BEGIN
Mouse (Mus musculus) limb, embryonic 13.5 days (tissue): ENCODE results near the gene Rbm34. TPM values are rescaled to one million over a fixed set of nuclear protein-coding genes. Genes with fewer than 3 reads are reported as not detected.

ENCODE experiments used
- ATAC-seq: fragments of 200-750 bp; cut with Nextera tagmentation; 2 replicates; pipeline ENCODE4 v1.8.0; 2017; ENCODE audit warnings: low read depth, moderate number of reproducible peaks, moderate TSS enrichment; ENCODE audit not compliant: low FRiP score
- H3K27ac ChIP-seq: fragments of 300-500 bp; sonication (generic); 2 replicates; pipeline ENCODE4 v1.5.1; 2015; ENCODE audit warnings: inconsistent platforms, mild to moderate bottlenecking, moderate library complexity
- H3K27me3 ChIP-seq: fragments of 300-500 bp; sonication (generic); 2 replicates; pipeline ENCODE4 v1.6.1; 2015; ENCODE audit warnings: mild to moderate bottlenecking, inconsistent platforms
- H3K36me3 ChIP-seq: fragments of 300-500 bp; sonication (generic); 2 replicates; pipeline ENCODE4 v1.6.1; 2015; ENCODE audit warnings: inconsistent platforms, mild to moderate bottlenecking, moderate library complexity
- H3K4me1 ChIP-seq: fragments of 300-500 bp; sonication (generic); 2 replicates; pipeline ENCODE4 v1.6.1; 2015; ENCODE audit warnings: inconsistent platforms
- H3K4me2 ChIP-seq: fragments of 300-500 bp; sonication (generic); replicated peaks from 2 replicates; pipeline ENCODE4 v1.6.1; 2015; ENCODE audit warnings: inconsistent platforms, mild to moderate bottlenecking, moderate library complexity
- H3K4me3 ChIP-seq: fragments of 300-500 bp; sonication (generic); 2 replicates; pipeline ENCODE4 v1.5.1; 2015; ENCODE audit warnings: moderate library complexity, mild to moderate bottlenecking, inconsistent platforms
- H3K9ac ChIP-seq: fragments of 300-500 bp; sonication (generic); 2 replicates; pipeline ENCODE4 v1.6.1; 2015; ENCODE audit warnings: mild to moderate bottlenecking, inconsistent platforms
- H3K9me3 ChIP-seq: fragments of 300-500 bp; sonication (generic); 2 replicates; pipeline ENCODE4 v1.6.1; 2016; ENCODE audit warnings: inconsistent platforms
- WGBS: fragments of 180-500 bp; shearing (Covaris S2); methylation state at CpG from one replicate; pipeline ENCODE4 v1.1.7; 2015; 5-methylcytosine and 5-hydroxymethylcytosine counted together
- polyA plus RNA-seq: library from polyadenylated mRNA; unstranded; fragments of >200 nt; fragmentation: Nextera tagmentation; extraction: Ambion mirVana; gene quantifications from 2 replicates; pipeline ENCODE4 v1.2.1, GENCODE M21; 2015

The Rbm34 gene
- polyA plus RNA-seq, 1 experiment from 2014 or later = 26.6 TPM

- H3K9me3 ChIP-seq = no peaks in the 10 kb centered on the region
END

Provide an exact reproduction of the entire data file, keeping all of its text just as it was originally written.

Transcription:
Mouse (Mus musculus) limb, embryonic 13.5 days (tissue): ENCODE results near the gene Rbm34. TPM values are rescaled to one million over a fixed set of nuclear protein-coding genes. Genes with fewer than 3 reads are reported as not detected.

ENCODE experiments used
- ATAC-seq: fragments of 200-750 bp; cut with Nextera tagmentation; 2 replicates; pipeline ENCODE4 v1.8.0; 2017; ENCODE audit warnings: low read depth, moderate number of reproducible peaks, moderate TSS enrichment; ENCODE audit not compliant: low FRiP score
- H3K27ac ChIP-seq: fragments of 300-500 bp; sonication (generic); 2 replicates; pipeline ENCODE4 v1.5.1; 2015; ENCODE audit warnings: inconsistent platforms, mild to moderate bottlenecking, moderate library complexity
- H3K27me3 ChIP-seq: fragments of 300-500 bp; sonication (generic); 2 replicates; pipeline ENCODE4 v1.6.1; 2015; ENCODE audit warnings: mild to moderate bottlenecking, inconsistent platforms
- H3K36me3 ChIP-seq: fragments of 300-500 bp; sonication (generic); 2 replicates; pipeline ENCODE4 v1.6.1; 2015; ENCODE audit warnings: inconsistent platforms, mild to moderate bottlenecking, moderate library complexity
- H3K4me1 ChIP-seq: fragments of 300-500 bp; sonication (generic); 2 replicates; pipeline ENCODE4 v1.6.1; 2015; ENCODE audit warnings: inconsistent platforms
- H3K4me2 ChIP-seq: fragments of 300-500 bp; sonication (generic); replicated peaks from 2 replicates; pipeline ENCODE4 v1.6.1; 2015; ENCODE audit warnings: inconsistent platforms, mild to moderate bottlenecking, moderate library complexity
- H3K4me3 ChIP-seq: fragments of 300-500 bp; sonication (generic); 2 replicates; pipeline ENCODE4 v1.5.1; 2015; ENCODE audit warnings: moderate library complexity, mild to moderate bottlenecking, inconsistent platforms
- H3K9ac ChIP-seq: fragments of 300-500 bp; sonication (generic); 2 replicates; pipeline ENCODE4 v1.6.1; 2015; ENCODE audit warnings: mild to moderate bottlenecking, inconsistent platforms
- H3K9me3 ChIP-seq: fragments of 300-500 bp; sonication (generic); 2 replicates; pipeline ENCODE4 v1.6.1; 2016; ENCODE audit warnings: inconsistent platforms
- WGBS: fragments of 180-500 bp; shearing (Covaris S2); methylation state at CpG from one replicate; pipeline ENCODE4 v1.1.7; 2015; 5-methylcytosine and 5-hydroxymethylcytosine counted together
- polyA plus RNA-seq: library from polyadenylated mRNA; unstranded; fragments of >200 nt; fragmentation: Nextera tagmentation; extraction: Ambion mirVana; gene quantifications from 2 replicates; pipeline ENCODE4 v1.2.1, GENCODE M21; 2015

The Rbm34 gene
- polyA plus RNA-seq, 1 experiment from 2014 or later = 26.6 TPM

- H3K9me3 ChIP-seq = no peaks in the 10 kb centered on the region